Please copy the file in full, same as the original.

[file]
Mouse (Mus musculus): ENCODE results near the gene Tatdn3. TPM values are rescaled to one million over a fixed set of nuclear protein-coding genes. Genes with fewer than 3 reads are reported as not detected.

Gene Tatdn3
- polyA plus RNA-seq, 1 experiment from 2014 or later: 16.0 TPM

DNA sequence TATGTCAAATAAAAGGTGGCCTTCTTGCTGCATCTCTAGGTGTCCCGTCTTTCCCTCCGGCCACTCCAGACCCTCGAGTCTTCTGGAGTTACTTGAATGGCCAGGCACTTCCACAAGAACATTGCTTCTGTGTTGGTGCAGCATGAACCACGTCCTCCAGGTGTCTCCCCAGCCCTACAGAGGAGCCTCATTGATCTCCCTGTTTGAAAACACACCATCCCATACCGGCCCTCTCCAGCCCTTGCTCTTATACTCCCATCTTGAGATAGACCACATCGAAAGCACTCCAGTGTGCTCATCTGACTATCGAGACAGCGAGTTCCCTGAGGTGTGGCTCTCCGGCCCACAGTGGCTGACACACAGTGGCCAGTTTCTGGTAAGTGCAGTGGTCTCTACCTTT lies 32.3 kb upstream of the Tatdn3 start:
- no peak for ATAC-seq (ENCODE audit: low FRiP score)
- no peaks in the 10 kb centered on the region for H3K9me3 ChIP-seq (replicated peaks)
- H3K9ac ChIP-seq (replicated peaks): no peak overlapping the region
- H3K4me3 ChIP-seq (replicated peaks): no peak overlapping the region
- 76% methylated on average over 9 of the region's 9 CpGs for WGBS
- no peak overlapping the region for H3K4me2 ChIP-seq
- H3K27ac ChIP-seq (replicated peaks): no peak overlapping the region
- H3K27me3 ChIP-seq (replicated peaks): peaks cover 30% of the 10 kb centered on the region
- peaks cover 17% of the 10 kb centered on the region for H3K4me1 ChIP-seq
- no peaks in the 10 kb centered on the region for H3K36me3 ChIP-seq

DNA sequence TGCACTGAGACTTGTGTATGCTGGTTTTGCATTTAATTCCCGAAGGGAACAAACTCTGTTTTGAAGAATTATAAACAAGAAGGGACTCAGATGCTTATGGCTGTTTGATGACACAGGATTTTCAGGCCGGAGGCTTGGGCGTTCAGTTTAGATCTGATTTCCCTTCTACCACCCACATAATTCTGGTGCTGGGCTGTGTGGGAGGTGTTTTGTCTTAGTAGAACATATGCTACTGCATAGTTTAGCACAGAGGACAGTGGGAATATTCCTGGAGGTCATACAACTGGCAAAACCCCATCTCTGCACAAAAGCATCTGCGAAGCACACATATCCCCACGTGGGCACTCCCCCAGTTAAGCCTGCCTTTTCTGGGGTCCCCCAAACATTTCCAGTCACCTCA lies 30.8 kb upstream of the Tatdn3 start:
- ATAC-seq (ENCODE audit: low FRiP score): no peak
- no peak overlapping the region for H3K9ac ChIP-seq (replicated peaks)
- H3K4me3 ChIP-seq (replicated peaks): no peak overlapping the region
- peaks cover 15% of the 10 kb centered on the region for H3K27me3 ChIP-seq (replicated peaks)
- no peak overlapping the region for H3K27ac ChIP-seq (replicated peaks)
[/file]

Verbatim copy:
Mouse (Mus musculus): ENCODE results near the gene Tatdn3. TPM values are rescaled to one million over a fixed set of nuclear protein-coding genes. Genes with fewer than 3 reads are reported as not detected.

Gene Tatdn3
- polyA plus RNA-seq, 1 experiment from 2014 or later: 16.0 TPM

DNA sequence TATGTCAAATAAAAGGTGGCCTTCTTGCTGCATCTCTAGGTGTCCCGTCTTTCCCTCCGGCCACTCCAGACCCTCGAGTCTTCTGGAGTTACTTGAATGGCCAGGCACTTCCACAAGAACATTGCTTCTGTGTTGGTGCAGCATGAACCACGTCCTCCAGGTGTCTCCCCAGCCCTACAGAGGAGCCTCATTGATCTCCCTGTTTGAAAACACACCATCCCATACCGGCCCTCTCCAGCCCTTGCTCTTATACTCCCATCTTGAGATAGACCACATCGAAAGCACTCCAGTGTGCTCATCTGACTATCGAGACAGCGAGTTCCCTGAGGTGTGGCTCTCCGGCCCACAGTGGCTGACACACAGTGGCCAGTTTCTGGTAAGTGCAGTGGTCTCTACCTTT lies 32.3 kb upstream of the Tatdn3 start:
- no peak for ATAC-seq (ENCODE audit: low FRiP score)
- no peaks in the 10 kb centered on the region for H3K9me3 ChIP-seq (replicated peaks)
- H3K9ac ChIP-seq (replicated peaks): no peak overlapping the region
- H3K4me3 ChIP-seq (replicated peaks): no peak overlapping the region
- 76% methylated on average over 9 of the region's 9 CpGs for WGBS
- no peak overlapping the region for H3K4me2 ChIP-seq
- H3K27ac ChIP-seq (replicated peaks): no peak overlapping the region
- H3K27me3 ChIP-seq (replicated peaks): peaks cover 30% of the 10 kb centered on the region
- peaks cover 17% of the 10 kb centered on the region for H3K4me1 ChIP-seq
- no peaks in the 10 kb centered on the region for H3K36me3 ChIP-seq

DNA sequence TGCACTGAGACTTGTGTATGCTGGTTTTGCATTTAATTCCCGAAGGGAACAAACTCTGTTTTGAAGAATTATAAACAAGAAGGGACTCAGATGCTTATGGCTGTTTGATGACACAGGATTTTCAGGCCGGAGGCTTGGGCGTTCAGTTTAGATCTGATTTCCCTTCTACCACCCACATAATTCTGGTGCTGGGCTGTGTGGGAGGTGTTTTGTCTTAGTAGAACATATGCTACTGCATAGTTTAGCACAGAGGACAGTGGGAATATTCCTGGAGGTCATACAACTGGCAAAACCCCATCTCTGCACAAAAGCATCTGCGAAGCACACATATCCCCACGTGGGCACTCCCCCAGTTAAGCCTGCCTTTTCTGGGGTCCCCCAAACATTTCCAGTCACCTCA lies 30.8 kb upstream of the Tatdn3 start:
- ATAC-seq (ENCODE audit: low FRiP score): no peak
- no peak overlapping the region for H3K9ac ChIP-seq (replicated peaks)
- H3K4me3 ChIP-seq (replicated peaks): no peak overlapping the region
- peaks cover 15% of the 10 kb centered on the region for H3K27me3 ChIP-seq (replicated peaks)
- no peak overlapping the region for H3K27ac ChIP-seq (replicated peaks)